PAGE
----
- Constant cervical/neck pain that radiates into her left shoulder and arm
- Chronic thoracolumbar/back pain, with numbness and tingling
- Headaches that are almost daily and often severe, causing nausea and sensitivity to light and noise
- Sleep disruptions
- Mood swings
- Light-headedness in the morning
- An increase in blurred vision, which requires stronger prescription glasses
- Cognitive difficulties, effecting her memory, multitasking, ability to concentrate and processing speed
Medical evidence substantiated that her symptoms are not likely to improve. Also, her life was profoundly affected by the accident. She was a leader in her field and committed to her patients, and sacrificed a more lucrative income in full-time private practice to spend more time in CMHA helping those in need. She continued to work as much as she could after the accident so that patients could have treatment, despite the physical and emotional toll it took on her health. Her injuries forced her to reduce her role in treating the eating disordered, and she can no longer serve in volunteer positions, teaching and continued education, which she enjoyed and found fulfilling before the accident. Before the MVA, she was extremely active in skiing, running, gardening, cycling and water-skiing, but was forced to give up these and many other activities she enjoyed. The plaintiff is also no longer able to carry out many housekeeping activities and common chores, particularly heavier tasks such as vacuuming and taking out garbage.
Determination of damages
The judge in this case found the plaintiff to be a very credible and forthright witness, and was impressed by her efforts to continue to do her best when many others would have given up. In order to make a determination on general damages, Justice Loo referenced a number of cases in which plaintiffs suffered similar injuries and losses, particularly Kwong v. Leonard (2012) and Stone v. Ellerman (2007) where the plaintiffs were awarded $75,000 and 100,000 respectively. The judge awarded the plaintiff $90,000 in general damages for pain and suffering, inconvenience and loss of enjoyment in life.
A major area for disagreement on damages between the defendant and plaintiff was the plaintiff’s claim for income loss from her private practice. However, Justice Loo found that the evidence provided by Dr. Smith and the plaintiff revealed that she is an exceptional clinician and there is a significant demand and waiting list for her services. Justice Loo concluded that the plaintiff proved that there was a substantial and real impact on her earning capacity due to the MVA. The judge considered several factors in determining the appropriate amount for future loss of earning capacity. One of the most relevant factors was the fact that the plaintiff’s chronic headaches, nausea, pain in her neck, shoulder and arm, and regular rehabilitation treatments meant that she was forced to reduce her number of private practice hours. However, Justice Loo also assumed that she would likely reduce the number of hours she works as she nears retirement.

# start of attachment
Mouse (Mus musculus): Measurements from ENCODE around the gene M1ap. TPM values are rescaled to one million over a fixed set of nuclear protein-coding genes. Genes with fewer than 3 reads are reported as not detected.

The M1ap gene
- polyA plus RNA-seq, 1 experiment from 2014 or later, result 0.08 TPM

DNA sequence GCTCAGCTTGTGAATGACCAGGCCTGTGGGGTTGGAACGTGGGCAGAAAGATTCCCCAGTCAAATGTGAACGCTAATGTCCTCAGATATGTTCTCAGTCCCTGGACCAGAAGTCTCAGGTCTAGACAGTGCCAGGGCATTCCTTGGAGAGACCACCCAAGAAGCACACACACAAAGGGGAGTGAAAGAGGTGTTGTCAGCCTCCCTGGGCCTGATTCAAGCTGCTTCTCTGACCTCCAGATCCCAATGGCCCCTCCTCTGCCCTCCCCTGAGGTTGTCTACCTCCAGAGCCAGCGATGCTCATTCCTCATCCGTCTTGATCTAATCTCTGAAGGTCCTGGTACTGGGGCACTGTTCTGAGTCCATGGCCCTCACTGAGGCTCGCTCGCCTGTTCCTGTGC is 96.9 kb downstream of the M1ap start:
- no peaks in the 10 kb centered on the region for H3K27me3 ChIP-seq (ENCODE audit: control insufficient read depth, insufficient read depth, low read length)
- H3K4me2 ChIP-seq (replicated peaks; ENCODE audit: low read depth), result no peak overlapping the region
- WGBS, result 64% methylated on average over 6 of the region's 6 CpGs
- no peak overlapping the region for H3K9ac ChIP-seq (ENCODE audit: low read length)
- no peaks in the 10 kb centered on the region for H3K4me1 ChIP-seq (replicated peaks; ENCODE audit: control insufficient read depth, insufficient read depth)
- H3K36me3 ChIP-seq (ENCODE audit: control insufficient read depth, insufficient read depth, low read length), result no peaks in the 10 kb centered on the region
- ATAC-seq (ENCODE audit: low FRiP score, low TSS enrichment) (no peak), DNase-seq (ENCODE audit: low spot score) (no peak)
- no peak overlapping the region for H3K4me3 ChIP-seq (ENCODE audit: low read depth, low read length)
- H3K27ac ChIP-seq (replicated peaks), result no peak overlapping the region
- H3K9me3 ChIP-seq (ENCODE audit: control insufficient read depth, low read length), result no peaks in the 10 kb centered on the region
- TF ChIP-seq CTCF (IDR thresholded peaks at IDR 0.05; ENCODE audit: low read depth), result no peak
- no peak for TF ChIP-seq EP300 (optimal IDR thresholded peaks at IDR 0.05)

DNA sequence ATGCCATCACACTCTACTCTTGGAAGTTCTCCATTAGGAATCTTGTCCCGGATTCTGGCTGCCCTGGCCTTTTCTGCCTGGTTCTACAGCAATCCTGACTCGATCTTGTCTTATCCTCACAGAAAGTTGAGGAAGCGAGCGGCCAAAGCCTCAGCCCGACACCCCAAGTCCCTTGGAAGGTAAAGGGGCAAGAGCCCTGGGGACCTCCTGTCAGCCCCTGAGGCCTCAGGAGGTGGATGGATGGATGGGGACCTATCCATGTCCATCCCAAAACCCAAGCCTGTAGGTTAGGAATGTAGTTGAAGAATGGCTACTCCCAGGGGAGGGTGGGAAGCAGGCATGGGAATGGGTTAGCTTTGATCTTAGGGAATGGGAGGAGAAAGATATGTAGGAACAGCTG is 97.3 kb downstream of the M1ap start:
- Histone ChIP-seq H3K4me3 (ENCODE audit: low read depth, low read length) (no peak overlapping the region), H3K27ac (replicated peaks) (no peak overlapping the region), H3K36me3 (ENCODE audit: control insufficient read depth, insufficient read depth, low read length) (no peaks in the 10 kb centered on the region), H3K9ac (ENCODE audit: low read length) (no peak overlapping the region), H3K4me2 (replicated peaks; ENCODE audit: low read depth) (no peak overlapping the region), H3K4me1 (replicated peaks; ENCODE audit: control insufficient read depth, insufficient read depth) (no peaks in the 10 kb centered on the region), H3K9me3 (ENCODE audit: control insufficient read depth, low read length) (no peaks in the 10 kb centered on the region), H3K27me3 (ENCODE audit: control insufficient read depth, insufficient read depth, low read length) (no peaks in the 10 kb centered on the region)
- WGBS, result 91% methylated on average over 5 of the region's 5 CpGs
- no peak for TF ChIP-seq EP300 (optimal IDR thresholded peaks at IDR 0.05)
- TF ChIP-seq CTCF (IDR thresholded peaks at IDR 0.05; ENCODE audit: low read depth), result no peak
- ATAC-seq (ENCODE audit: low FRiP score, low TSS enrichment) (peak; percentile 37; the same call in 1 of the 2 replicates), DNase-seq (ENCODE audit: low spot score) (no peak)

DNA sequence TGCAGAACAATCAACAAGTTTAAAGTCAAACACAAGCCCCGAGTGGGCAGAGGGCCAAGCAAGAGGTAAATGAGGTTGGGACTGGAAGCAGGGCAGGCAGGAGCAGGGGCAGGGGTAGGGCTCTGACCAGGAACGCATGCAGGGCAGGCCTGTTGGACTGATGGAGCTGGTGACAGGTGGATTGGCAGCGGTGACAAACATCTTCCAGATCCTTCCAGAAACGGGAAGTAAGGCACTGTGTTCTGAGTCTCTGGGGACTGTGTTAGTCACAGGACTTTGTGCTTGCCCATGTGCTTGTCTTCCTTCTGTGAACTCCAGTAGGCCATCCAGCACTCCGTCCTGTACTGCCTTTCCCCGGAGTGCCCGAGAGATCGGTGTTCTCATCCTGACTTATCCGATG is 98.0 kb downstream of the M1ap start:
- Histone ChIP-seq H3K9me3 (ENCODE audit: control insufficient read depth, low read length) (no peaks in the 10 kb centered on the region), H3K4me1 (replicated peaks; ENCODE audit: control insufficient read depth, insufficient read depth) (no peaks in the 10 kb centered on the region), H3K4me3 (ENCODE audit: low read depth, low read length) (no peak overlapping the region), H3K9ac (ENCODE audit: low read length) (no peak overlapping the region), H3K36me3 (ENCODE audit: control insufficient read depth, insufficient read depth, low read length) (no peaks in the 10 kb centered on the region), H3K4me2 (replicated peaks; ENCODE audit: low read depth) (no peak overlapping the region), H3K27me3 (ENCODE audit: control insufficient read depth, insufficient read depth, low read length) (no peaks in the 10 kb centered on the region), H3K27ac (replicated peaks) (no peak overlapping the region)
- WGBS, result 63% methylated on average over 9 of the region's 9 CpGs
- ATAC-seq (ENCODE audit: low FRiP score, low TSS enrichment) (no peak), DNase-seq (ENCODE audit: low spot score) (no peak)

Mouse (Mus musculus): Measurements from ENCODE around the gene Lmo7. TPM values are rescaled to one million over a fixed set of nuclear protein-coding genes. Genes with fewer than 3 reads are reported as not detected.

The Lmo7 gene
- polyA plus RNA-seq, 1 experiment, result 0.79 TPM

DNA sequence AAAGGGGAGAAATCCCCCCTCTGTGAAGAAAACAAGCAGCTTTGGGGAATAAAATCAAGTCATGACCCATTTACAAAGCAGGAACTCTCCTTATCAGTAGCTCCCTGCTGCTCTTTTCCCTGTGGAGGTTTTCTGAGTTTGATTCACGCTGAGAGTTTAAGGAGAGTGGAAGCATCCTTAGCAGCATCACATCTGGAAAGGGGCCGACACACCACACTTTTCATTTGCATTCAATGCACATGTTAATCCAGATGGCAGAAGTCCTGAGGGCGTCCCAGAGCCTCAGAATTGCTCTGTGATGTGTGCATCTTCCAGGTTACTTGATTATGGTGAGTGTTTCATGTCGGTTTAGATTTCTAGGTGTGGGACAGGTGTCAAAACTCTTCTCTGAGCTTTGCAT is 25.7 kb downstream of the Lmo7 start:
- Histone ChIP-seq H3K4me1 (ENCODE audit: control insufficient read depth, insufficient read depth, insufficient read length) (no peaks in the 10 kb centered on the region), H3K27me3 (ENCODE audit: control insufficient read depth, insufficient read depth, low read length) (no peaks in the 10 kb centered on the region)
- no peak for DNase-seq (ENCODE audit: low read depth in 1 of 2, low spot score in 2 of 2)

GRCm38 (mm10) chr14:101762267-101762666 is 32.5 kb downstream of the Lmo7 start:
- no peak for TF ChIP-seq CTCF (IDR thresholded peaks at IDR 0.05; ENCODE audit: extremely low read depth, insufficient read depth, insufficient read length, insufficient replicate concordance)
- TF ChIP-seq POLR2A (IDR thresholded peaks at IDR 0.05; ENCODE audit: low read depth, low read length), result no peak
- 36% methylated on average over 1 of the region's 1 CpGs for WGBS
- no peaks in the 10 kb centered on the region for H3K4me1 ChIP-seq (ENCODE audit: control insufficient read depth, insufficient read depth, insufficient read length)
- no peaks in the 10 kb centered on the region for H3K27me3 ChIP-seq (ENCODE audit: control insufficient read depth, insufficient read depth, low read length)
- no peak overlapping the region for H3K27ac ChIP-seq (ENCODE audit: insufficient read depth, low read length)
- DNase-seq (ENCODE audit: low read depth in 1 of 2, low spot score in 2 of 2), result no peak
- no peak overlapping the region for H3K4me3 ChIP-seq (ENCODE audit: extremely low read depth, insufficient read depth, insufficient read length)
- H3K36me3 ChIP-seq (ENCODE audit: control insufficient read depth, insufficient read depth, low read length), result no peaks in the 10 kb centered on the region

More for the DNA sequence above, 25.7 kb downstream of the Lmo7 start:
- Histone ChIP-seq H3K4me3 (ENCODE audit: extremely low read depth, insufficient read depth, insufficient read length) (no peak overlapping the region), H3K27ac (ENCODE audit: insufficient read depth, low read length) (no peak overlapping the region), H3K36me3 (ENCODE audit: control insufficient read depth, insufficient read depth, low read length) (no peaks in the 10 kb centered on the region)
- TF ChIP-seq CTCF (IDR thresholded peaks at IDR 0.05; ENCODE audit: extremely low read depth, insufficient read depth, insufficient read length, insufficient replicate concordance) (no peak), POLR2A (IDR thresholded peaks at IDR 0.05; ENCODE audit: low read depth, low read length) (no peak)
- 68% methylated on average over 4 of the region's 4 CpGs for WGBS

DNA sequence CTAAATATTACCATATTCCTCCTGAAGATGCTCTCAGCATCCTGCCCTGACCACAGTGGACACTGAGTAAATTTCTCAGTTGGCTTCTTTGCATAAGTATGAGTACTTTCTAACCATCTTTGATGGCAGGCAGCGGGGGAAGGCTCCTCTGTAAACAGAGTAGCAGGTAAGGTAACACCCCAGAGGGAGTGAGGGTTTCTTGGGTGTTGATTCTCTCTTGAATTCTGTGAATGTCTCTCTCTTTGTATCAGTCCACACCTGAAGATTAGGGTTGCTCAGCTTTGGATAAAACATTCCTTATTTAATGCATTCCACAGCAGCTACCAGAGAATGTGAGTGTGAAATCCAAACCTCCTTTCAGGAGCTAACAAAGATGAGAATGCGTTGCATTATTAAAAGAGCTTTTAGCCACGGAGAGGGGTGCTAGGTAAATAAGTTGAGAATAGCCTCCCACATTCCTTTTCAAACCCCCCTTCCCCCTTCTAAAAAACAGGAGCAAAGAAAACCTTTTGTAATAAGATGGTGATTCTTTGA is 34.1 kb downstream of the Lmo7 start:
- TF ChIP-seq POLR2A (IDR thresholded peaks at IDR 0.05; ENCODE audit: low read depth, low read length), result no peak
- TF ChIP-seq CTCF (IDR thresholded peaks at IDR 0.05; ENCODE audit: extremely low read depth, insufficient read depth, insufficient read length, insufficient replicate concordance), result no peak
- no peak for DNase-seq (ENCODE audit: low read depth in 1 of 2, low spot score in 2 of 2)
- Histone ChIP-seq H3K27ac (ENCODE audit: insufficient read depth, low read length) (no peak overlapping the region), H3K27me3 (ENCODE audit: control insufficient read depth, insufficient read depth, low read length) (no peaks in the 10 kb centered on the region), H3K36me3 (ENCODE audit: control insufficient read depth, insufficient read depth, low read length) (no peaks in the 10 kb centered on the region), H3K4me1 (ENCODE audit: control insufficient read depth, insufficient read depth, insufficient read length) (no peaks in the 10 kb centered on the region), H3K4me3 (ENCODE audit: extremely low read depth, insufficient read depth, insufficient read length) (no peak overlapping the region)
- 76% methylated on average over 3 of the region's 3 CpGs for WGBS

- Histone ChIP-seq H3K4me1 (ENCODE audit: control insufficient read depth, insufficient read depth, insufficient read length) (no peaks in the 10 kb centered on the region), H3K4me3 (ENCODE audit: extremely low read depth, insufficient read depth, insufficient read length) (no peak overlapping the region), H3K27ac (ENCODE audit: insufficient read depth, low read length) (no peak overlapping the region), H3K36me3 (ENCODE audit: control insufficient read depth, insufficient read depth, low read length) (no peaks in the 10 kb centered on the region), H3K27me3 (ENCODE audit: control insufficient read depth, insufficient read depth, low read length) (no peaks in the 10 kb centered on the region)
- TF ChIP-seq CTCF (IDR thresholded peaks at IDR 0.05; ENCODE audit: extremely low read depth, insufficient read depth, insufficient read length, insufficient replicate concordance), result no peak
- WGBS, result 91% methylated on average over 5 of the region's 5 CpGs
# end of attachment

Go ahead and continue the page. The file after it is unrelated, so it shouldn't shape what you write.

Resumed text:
In total, the plaintiff was awarded almost $670,000 in damages, including the following:
- Non-pecuniary/general damages: $90,000
- Past lost income: $45,907
- Future loss of earning capacity: $475,000
- Loss of housekeeping and home maintenance capacity: $45,000
- Cost of future care: $5,000
- Special damages: $9,000
The awarded damages reflect the fact that the plaintiff suffered a permanent partial disability that has significantly impacted her life. Also considered by the judge, is the plaintiff’s sincere attempts to regain her previous level of employment, only to find she was unable to do so, as well as her best efforts to facilitate rehabilitation and recover from her injuries. The credible and substantive evidence given by the plaintiff and the medical experts who treated and/or assessed the plaintiff’s injuries, also supported the judge’s findings in this case.